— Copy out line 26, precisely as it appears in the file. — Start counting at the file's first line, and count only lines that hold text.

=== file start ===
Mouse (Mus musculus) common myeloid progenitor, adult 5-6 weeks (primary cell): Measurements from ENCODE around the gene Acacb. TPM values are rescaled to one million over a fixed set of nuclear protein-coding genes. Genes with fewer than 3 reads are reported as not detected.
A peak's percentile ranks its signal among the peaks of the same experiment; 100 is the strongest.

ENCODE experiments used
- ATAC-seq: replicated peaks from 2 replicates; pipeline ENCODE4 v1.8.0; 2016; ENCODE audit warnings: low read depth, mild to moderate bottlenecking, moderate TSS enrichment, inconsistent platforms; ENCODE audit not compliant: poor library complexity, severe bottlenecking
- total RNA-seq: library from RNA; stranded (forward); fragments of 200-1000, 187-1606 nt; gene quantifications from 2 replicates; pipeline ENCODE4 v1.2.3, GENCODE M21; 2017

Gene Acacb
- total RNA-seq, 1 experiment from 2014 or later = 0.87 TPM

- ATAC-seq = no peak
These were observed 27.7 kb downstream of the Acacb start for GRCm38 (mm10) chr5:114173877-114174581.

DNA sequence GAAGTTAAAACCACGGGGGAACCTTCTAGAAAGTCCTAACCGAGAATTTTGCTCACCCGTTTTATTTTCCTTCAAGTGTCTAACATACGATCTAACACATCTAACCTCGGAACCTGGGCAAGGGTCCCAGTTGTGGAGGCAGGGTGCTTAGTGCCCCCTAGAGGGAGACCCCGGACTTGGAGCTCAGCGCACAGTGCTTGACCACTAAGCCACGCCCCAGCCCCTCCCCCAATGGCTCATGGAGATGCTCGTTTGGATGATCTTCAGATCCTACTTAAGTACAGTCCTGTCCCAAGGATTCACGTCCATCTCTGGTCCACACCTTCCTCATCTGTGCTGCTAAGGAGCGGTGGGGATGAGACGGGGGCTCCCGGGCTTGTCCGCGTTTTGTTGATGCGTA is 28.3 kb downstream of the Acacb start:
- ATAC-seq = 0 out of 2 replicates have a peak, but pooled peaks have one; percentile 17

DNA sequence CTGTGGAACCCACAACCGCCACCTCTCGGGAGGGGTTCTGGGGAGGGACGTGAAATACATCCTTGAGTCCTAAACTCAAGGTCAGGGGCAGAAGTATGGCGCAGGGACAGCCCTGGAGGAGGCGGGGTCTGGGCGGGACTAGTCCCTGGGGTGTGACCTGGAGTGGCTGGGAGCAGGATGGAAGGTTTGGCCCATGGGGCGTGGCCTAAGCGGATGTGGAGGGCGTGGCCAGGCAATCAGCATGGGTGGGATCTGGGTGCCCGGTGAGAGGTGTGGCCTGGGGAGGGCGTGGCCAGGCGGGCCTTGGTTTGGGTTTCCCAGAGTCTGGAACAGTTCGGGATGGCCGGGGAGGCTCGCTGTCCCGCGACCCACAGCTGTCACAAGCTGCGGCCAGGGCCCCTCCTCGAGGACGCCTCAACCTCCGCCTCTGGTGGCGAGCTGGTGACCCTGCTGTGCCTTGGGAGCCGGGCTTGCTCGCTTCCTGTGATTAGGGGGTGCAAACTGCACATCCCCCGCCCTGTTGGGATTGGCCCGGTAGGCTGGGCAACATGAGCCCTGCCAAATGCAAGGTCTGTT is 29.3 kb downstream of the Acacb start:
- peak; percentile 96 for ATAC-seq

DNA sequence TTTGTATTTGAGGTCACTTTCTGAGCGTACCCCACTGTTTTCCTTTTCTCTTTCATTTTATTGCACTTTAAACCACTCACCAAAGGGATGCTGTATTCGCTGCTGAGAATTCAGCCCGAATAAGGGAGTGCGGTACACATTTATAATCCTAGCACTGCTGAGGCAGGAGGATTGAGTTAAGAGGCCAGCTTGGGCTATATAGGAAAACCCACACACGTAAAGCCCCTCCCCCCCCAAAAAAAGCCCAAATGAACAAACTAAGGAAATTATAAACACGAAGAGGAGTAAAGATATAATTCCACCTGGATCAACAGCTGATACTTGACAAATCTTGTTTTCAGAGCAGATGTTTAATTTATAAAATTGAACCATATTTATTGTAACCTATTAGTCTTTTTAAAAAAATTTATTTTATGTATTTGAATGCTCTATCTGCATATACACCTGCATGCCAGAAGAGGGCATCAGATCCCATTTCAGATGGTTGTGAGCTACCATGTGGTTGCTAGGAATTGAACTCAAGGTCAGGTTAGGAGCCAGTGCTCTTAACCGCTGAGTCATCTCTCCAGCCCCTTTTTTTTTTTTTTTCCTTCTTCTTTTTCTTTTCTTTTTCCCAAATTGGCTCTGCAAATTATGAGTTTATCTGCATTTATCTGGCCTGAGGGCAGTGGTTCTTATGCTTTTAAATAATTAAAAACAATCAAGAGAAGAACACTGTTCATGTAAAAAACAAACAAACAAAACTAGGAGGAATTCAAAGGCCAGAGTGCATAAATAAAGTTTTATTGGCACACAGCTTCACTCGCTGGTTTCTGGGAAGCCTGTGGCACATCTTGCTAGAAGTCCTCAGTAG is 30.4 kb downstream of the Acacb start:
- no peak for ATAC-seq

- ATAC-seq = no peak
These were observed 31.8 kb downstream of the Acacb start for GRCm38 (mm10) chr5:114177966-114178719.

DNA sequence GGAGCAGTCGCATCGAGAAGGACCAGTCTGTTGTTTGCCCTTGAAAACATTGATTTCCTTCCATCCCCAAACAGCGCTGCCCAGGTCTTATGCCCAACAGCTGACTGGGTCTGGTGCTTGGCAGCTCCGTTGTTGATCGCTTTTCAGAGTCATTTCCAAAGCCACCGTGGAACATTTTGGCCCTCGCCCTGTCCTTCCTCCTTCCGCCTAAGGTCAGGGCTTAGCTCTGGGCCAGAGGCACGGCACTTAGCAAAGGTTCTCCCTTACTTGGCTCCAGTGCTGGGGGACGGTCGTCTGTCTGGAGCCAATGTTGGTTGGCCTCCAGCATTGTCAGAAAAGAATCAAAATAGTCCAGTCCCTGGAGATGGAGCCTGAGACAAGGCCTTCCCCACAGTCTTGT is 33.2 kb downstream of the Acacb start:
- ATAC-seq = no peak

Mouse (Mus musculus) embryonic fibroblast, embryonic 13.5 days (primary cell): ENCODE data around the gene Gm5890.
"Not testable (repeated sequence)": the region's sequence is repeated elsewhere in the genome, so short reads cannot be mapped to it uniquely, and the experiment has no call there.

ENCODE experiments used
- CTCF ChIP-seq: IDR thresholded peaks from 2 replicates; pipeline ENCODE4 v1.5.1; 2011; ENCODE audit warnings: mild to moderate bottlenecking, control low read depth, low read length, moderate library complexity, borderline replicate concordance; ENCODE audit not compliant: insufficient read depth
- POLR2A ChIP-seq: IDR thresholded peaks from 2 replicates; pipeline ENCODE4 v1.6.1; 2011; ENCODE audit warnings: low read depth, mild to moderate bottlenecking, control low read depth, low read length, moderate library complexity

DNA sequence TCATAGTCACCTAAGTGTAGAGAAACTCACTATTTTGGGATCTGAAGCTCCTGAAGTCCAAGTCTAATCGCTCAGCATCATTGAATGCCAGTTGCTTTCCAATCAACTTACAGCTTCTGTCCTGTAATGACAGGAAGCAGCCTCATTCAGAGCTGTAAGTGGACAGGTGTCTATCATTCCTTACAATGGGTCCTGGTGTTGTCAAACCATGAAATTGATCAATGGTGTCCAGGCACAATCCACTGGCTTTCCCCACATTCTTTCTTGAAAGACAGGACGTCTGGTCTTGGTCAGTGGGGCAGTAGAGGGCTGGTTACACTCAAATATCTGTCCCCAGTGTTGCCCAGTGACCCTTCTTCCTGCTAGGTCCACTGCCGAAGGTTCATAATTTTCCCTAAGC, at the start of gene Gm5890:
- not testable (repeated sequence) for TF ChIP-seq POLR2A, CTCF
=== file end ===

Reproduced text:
- not testable (repeated sequence) for TF ChIP-seq POLR2A, CTCF